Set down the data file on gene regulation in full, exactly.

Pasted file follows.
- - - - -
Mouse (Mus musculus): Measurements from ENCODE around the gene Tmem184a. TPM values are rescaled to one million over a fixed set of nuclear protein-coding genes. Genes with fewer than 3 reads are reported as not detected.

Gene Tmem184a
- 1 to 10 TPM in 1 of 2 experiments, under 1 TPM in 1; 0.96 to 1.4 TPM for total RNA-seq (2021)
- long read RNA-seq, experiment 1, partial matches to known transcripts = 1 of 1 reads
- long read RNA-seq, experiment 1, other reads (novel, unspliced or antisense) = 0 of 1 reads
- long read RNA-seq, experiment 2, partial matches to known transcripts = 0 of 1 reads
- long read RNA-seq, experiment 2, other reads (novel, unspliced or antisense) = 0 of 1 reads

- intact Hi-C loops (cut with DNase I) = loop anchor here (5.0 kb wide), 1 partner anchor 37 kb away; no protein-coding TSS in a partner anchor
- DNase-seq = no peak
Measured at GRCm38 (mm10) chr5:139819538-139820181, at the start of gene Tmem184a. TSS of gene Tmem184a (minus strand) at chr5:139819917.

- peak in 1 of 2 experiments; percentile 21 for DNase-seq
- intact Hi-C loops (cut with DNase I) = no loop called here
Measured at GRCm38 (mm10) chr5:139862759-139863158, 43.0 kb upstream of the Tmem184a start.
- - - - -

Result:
Mouse (Mus musculus): Measurements from ENCODE around the gene Tmem184a. TPM values are rescaled to one million over a fixed set of nuclear protein-coding genes. Genes with fewer than 3 reads are reported as not detected.

Gene Tmem184a
- 1 to 10 TPM in 1 of 2 experiments, under 1 TPM in 1; 0.96 to 1.4 TPM for total RNA-seq (2021)
- long read RNA-seq, experiment 1, partial matches to known transcripts = 1 of 1 reads
- long read RNA-seq, experiment 1, other reads (novel, unspliced or antisense) = 0 of 1 reads
- long read RNA-seq, experiment 2, partial matches to known transcripts = 0 of 1 reads
- long read RNA-seq, experiment 2, other reads (novel, unspliced or antisense) = 0 of 1 reads

- intact Hi-C loops (cut with DNase I) = loop anchor here (5.0 kb wide), 1 partner anchor 37 kb away; no protein-coding TSS in a partner anchor
- DNase-seq = no peak
Measured at GRCm38 (mm10) chr5:139819538-139820181, at the start of gene Tmem184a. TSS of gene Tmem184a (minus strand) at chr5:139819917.

- peak in 1 of 2 experiments; percentile 21 for DNase-seq
- intact Hi-C loops (cut with DNase I) = no loop called here
Measured at GRCm38 (mm10) chr5:139862759-139863158, 43.0 kb upstream of the Tmem184a start.